This is unavoidable and is a reality that every single dividend growth investor will face eventually.


Imagine receiving only $20 per month in dividend income, or $240 for the year. A 100% YOY increase means a future annual dividend income of $480, or $40 per month. At a 3% dividend yield, only $8,000 additional capital is needed to see 100% YOY increase.

Now imagine a monthly dividend income of $1,000, or $12,000 for the year.

A 5% YOY increase in annual dividend income means an additional $20,000 is needed at a 3% dividend yield.

A 10% YOY increase in annual dividend income means an additional $40,000 is needed at a 3% dividend yield.

A 20% YOY increase in annual dividend income means an additional $80,000 is needed at a 3% dividend yield.

Finally, a 50% YOY increase in annual dividend income means an additional $200,000 is needed at a 3% dividend yield.

This is a simplified example as we are ignoring any dividend income increases from organic dividend growth and dividend reinvestment plan (DRIP). But the message is clear, it takes a significant large sum of fresh capital to sustain a high dividend growth rate once your dividend income reaches a significant level. Unless you are making high 6 figure salary or 7 figure salary at your job, I believe it is extremely challenging to save and invest $200,000 or more each year. The more dividend income you receive, the more fresh capital is needed to grow future dividend income. 

Here’s another example. Imagine you are receiving $4,000 in dividend income per month, or $48,000 per year.

A 5% YOY increase means an additional $80,000 is needed at 3% dividend yield.

If you aim for a 10% YOY increase that means an additional $160,000 is needed at a 3% dividend yield.

Conclusion? High YOY growth in dividend income is extremely hard to sustain once your monthly dividend income is in the 4 digit figures. You are climbing a very steep mountain at this stage of your investment life cycle.

Dividend Increases

In December a number of stocks that we own in our portfolio announced dividend increase:

  • Bank of Montreal raised its dividend by 3.33% to $0.93 per share.
  • Ventas raised its dividend by 1.94% to $0.79 per share.
  • Waste Management raised its dividend by 9.41% to $0.465 per share.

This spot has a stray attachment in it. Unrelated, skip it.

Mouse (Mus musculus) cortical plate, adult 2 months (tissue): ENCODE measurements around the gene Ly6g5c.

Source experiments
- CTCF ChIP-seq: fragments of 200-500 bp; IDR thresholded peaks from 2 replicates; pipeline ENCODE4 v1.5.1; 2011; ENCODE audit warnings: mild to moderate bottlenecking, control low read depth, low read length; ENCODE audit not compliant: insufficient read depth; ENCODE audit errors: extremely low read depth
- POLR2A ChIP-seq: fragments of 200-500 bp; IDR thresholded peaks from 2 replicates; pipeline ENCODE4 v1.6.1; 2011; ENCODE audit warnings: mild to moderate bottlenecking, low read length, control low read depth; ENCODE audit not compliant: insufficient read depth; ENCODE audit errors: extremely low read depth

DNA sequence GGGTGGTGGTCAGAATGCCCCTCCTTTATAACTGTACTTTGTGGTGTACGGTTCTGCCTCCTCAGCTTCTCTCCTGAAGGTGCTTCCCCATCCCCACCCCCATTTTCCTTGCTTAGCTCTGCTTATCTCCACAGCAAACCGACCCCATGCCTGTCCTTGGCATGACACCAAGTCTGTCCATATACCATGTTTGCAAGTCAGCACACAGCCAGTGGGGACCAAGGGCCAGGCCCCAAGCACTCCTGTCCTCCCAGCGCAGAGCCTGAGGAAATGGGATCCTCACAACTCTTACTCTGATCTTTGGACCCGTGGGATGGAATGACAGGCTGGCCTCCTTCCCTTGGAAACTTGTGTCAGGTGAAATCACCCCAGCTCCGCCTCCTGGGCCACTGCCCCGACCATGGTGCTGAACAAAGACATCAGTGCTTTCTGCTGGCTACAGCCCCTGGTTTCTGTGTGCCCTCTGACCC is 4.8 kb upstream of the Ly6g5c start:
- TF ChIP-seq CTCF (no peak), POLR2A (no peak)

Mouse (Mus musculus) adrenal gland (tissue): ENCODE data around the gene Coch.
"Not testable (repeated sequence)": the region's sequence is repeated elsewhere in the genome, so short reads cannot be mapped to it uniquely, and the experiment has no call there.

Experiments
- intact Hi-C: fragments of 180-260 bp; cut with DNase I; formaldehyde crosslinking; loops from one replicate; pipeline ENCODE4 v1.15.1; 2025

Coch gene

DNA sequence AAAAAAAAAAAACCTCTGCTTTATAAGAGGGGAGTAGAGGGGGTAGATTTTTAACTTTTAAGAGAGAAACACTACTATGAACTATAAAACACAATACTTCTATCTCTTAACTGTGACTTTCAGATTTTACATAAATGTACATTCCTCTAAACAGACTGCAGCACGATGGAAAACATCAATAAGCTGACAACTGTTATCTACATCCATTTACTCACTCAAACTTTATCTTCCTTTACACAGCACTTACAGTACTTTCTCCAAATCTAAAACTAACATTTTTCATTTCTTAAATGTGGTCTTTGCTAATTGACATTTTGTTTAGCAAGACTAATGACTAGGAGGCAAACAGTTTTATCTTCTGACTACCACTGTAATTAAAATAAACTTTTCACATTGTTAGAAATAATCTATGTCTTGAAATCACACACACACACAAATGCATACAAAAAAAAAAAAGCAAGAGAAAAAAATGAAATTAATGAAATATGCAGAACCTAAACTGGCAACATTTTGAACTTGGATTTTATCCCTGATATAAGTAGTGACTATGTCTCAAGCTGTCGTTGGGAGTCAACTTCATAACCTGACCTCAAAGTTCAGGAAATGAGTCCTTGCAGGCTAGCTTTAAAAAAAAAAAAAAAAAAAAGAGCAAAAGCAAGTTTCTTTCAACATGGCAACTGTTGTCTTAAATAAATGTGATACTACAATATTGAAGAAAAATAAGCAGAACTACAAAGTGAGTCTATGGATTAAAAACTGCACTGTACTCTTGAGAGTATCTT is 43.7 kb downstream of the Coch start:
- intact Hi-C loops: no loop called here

• AT&T raised its dividend by 2.04% to $0.50 per share.

With these announcements, our annual dividend income has increased by $27.44.

This is not a lot of increase but I will take a dividend increase over no increase at all.

Dividend Stock Transaction

We didn’t make any dividend stock transaction in December at all. We expect to go on a major shopping spree this month in January. Some of the stocks we have in mind include:

  • Enbridge
  • Smart REIT
  • BCE
  • Algonquin Power
  • Vanguard Canadian All Cap ETF
  • Vanguard All-World Ex Canada All Cap ETF
  • Shaw Communications
  • Exco Technologies
  • Fortis
  • Metro
  • Enbridge Income Fund

As mentioned, I am hoping for some market pullback in January so we can purchase shares at cheaper prices.

Conclusion and Moving Forward

In 2017 we received a total of $14,834.38 in dividend income. This was an increase of 18.11% compared to 2016 annual dividend income of $12,559.74. This a large sum of income for doing absolutely nothing at all. All we had to do was save money and use that money to purchase dividend growth stocks. It’s a simple process that we plan to repeat for the foreseeable future.

Our dividend goal for 2017 was $15,000. This meant we missed the goal by $165.62 or 1.1%. We were so darn close! We did encounter a few dividend freezes or cuts throughout 2017 and as a result, sold some of these stocks. If these freezes or cuts didn’t happen, I had no doubt that we would have crashed this challenging goal.

To put the dividend income into perspective. At $40 per hour wage, or $83,200 annual salary, it means our dividend income saved us 370.86 hours, or 9.27 weeks of work. It basically meant we didn’t have to work the entire month of January and February in 2017! How cool is that?

Based on our financial independence assumptions, the passive income we need to be financially independence is $38,640 per year. Therefore, we are 38.4% of the way to this target number. We will compare our annual passive income with our actual 2017 expenses in another post.

For 2018, Mrs. T and I have not set a dividend income goal yet. At first I thought $18,000 would be a great milestone to aim for, or a 21.34% YOY growth. However, I don’t want to set up an ambitious goal only to force us to purchase higher yield dividend stocks to accomplish the goal. We are in this for the long run and organic dividend growth is extremely important. Therefore, it is important to have a mix of high yield low growth and low yield high growth dividend stocks in our portfolio.

As mentioned earlier, a high YOY growth percentage is getting harder to achieve/maintain. Perhaps it is not realistic to set a goal that will involve more than 20% YOY growth. With these things in mind, I will not set a 2018 dividend income goal and see how things unfold for us this year.